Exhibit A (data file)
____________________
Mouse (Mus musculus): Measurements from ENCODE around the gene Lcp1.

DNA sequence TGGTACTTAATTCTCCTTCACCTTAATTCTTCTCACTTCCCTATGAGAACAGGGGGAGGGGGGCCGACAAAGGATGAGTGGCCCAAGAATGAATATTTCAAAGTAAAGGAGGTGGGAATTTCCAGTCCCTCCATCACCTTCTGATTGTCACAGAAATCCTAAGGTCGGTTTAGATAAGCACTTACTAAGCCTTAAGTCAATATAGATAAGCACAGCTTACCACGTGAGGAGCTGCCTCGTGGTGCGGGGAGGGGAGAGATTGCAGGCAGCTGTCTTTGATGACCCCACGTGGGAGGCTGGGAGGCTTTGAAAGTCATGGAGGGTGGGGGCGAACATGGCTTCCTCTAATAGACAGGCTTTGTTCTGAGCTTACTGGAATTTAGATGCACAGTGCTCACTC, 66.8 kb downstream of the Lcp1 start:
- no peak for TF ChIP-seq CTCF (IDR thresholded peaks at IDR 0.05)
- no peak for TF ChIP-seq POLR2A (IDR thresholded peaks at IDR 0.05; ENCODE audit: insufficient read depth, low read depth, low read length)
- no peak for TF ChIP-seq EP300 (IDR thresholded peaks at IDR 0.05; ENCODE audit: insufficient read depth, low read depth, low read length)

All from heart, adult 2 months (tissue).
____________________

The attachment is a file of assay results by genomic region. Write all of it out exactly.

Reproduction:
Mouse (Mus musculus): Measurements from ENCODE around the gene Lcp1.

DNA sequence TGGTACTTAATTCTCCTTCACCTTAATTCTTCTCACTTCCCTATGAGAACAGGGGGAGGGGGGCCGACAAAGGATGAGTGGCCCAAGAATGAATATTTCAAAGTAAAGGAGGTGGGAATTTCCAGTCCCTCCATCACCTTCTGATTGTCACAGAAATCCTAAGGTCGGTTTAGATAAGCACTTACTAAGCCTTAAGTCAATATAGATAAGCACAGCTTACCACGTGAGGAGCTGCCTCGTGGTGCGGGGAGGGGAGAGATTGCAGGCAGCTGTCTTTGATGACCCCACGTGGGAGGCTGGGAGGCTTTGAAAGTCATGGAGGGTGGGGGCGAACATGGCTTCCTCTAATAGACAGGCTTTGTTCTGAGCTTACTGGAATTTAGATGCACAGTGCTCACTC, 66.8 kb downstream of the Lcp1 start:
- no peak for TF ChIP-seq CTCF (IDR thresholded peaks at IDR 0.05)
- no peak for TF ChIP-seq POLR2A (IDR thresholded peaks at IDR 0.05; ENCODE audit: insufficient read depth, low read depth, low read length)
- no peak for TF ChIP-seq EP300 (IDR thresholded peaks at IDR 0.05; ENCODE audit: insufficient read depth, low read depth, low read length)

All from heart, adult 2 months (tissue).